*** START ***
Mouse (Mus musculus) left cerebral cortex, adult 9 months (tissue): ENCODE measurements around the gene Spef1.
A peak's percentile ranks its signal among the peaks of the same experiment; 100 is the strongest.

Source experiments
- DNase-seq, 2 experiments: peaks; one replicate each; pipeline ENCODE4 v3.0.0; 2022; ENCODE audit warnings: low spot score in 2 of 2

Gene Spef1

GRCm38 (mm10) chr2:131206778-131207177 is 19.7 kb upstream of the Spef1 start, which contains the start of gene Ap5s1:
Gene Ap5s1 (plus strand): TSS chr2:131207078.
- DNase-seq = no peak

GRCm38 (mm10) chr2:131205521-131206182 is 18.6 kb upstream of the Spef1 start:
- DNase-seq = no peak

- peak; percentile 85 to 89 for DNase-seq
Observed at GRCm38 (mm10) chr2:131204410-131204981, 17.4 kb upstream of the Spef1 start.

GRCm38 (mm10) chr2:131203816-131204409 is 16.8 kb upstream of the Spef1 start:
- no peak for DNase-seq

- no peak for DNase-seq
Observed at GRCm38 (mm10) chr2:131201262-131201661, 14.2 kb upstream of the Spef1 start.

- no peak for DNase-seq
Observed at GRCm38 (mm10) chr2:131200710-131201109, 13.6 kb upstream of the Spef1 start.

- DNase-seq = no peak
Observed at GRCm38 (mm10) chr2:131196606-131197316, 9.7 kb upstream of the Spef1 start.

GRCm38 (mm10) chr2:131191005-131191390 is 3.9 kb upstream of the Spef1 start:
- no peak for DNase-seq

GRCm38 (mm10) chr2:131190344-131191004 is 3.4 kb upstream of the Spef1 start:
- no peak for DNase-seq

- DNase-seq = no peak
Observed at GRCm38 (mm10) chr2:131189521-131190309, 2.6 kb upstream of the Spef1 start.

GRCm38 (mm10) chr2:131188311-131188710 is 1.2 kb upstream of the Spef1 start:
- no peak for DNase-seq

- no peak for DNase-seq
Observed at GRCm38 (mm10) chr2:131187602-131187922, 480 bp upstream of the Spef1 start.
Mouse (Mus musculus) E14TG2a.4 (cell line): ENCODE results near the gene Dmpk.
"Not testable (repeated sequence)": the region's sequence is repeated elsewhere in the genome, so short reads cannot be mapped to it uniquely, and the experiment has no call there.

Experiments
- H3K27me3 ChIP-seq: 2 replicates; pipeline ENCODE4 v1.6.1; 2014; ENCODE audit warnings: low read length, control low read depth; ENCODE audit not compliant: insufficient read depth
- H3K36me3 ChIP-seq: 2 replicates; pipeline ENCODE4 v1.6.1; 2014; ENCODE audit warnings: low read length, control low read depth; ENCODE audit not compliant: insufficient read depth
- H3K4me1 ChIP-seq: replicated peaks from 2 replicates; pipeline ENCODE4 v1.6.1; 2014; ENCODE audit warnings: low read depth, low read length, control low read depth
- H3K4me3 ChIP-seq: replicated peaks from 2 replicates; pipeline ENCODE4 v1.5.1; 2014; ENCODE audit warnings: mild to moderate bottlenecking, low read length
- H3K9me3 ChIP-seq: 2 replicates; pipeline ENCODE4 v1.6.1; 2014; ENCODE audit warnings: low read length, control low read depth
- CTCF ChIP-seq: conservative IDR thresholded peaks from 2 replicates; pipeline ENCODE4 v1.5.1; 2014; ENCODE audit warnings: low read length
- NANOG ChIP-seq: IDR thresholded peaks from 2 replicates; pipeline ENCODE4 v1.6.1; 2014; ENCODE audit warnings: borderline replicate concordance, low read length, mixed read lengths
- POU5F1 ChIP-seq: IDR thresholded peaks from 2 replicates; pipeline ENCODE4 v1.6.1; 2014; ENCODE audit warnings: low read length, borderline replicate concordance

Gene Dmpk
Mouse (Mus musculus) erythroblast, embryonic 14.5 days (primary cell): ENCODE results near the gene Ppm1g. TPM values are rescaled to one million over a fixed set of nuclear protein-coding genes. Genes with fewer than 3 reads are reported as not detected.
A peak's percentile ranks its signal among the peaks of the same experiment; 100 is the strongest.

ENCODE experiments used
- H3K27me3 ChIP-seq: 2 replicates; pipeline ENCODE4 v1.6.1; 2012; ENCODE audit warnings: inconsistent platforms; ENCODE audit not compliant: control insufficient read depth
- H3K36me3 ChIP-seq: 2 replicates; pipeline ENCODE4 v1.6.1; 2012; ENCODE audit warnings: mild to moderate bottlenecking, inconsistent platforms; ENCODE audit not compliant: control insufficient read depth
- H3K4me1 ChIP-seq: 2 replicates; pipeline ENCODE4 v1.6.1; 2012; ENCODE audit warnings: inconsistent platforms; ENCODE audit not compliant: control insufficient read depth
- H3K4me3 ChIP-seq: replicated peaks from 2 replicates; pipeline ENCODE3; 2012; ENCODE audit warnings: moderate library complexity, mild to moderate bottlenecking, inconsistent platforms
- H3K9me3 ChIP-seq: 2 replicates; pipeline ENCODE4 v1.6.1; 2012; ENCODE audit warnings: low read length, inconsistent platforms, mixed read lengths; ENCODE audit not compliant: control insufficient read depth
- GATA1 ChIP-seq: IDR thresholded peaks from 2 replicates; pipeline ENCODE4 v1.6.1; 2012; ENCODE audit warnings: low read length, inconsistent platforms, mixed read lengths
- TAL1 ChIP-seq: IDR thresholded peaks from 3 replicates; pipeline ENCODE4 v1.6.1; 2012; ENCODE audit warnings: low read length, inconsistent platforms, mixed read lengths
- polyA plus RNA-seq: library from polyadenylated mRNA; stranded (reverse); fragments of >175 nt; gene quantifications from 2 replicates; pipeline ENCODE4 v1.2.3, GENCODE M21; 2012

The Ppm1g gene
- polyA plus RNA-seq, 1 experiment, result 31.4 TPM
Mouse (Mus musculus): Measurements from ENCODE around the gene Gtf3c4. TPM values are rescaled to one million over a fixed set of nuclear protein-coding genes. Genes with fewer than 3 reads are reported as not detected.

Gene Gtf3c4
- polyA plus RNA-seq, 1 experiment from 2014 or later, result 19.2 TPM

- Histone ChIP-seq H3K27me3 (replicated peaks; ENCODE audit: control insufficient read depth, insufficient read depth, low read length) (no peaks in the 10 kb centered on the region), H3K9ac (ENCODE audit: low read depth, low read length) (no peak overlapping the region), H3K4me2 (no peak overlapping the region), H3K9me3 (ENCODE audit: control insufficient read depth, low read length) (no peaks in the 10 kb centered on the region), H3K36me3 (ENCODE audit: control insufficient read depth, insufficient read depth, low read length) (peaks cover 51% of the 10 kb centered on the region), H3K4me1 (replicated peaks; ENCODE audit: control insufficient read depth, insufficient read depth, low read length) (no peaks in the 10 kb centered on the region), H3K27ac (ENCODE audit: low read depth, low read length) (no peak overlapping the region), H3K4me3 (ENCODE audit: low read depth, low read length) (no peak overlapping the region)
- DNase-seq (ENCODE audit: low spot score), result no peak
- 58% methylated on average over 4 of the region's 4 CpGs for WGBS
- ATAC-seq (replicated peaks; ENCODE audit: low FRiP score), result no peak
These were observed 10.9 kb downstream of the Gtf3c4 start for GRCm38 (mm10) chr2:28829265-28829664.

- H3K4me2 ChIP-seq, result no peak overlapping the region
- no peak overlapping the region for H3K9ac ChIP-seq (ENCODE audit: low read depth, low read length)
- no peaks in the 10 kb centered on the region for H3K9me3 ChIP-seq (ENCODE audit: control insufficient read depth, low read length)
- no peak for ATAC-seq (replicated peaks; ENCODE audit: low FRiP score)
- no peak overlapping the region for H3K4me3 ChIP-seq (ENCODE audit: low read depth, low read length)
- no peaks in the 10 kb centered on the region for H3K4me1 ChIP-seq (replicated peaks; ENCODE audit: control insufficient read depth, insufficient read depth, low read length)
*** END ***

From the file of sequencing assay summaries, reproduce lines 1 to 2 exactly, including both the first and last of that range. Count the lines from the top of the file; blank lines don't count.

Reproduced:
Mouse (Mus musculus) left cerebral cortex, adult 9 months (tissue): ENCODE measurements around the gene Spef1.
A peak's percentile ranks its signal among the peaks of the same experiment; 100 is the strongest.